Viva Healthcare Packaging USA Inc. v. CTL Packaging USA Inc.

Decision Date11 July 2016
Docket NumberDOCKET NO. 3:13-cv-00569-MOC-DSC
CourtU.S. District Court — Western District of North Carolina
Parties VIVA HEALTHCARE PACKAGING USA INC., Viva Healthcare Packaging HK Ltd, and Viva Healthcare Packaging Ltd, Plaintiffs, v. CTL PACKAGING USA INC., and Tuboplast Hispania, Defendants.

Anthony T. Lathrop, Moore & Van Allen, Charlotte, NC, Kripa Raman, Michael Francis Milea, Sana Chaudhry, Catherine Nyarady, Michael Wu, Paul, Weiss, Rifkind, Wharton & Garrison LLP, New York, NY, Damon C. Andrews, Paul, Weiss, Rifkind, Wharton & Garrison LLP, Washington, DC, for Plaintiffs.

Barry J. Herman, Kara Lacy Boyle, Womble Carlyle Sandridge & Rice, LLP, Baltimore, MD, Carl Bruce Massey, Jr., Womble Carlyle Sandridge & Rice, LLP, Winston-Salem, NC, Christine Holleman Dupriest, Womble Carlyle Sandridge & Rice, LLP, Washington, DC, Kurt E. Lindquist, II, Russ Ferguson, Womble Carlyle Sandridge & Rice, LLP, Charlotte, NC, David R. Boaz, Womble Carlyle Sandridge & Rice LLP, Raleigh, NC, for Defendants.


Max O. Cogburn Jr., United States District Judge

THIS MATTER is before the court on several Motions of the parties. This patent infringement action relates to two patents—U.S. Patent Nos. 8,518,318 ("the '318 Patent"') and 6,547,094 ("the '094 Patent"'), which both pertain to methods of manufacturing flexible plastic tubes and other thin-walled tubular containers. Plaintiffs Viva Healthcare Packaging, Ltd., Viva Healthcare Packaging (HK) Ltd., and Viva Healthcare Packaging (USA) Inc., (collectively, "Viva" or "Plainitffs") have alleged that Defendants CTL Packaging USA, Inc., and Tuboplast Hispania (collectively, "CTL" or "Defendants") infringed these two patents; Defendants have asserted several defenses to the infringement allegations. The court issued a Claim Construction Order on March 23, 2015. After discovery was complete, the parties filed the following Motions, which have been fully briefed and are ripe for review:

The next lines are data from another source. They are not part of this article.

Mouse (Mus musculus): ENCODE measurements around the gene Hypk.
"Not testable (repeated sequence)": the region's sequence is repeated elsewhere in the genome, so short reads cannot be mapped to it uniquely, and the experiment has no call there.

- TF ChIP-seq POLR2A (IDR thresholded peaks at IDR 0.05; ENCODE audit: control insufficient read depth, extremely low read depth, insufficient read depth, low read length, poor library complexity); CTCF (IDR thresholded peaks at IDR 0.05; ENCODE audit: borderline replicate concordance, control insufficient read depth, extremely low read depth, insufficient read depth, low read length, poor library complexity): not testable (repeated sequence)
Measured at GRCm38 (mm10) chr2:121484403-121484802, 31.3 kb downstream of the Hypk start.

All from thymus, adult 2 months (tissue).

1. Defendants' Motion for Summary Judgment as to Indefiniteness (#178);
2. Defendants' Motion for Summary Judgment as to Lack of Enablement (#180);
3. Defendants' Motion for Summary Judgment of No Willful Infringement (#182);
4. Plaintiffs' Motion for Partial Summary Judgment of No Anticipation of United States Patent No. 6,547,094 (#196) ;
5. Plaintiffs' Motion for Partial Summary Judgment of No Anticipation Of United States Patent No. 8,518,318 (#198) ;
6. Defendants' Motion to Exclude Certain Opinions by Expert Witness Stephen Driscoll (#184);
7. Defendants' Motion to Exclude Certain Testimony of Expert Dr. Michael Rubinstein (#186);
8. Plaintiffs' Motion to Exclude Certain Purported Expert Testimony of Tim Osswald and Mukerrem Cakmak (#190);
9. Plaintiffs' Motion to Exclude Purported Expert Testimony of Cynthia Smith (#203); and
10. Plaintiffs' Motion to Exclude Purported Expert Testimony of Cynthia Smith and Tim Osswald (#208).

The court heard oral arguments on these motions on May 4, 2016. Having considered the Motions, the applicable law, and the arguments of counsel, the court enters the following findings, conclusions, and Order.


This is an action for patent infringement relating to U.S. Patent Nos. 8,518,318 ("the ‘318 Patent’ ") and 6,547,094 ("the ‘094 Patent ’ ") (collectively, the "patents-in-suit"). Plaintiffs have alleged that Defendants infringed these two patents, which both pertain to methods of manufacturing flexible plastic tubes and other thin-walled tubular containers used in the cosmetics industry. The manufacture of these tubes is done through a process called "injection molding," which involves heating up plastic and injecting it into a mold to cool and harden. Injection molding is a common method used in plastics manufacturing for three-dimensional objects. Injection-molded tubes are typically more durable and flexible in shape, nozzle, cap, and label than predecessor technologies.

Viva contends that injection molding was not a viable option for the manufacture of thin-walled tubes before the technology covered by the patents-in-suit was developed because it was difficult to find polymers with the appropriate properties. The patents-in-suit purportedly identify physical blends of polymers that can be used in injection molding to make flexible, thin-walled plastic objects with the requisite properties to protect the cosmetics that they encase, such as crack-resistance and an ability to withstand handling. The '094 Patent teaches that blends of polymers with certain environmental stress cracking resistance ("ESCR") values, particularly those with at least one polymer with certain melt flow properties, can be effectively and feasibly used in injection molding-based manufacturing processes to make these flexible, thin-walled plastic objects. The '318 Patent claims to improve on these findings by adding that the polymer blends benefit from containing "compatible" polymers, with at least one of such polymers having a high melt flow index. According to Viva, the patented methodology made it easier and cheaper to develop flexible, thin-walled plastic tubes through injection molding, which has allowed for more variety in tube shape, texture, and embossment.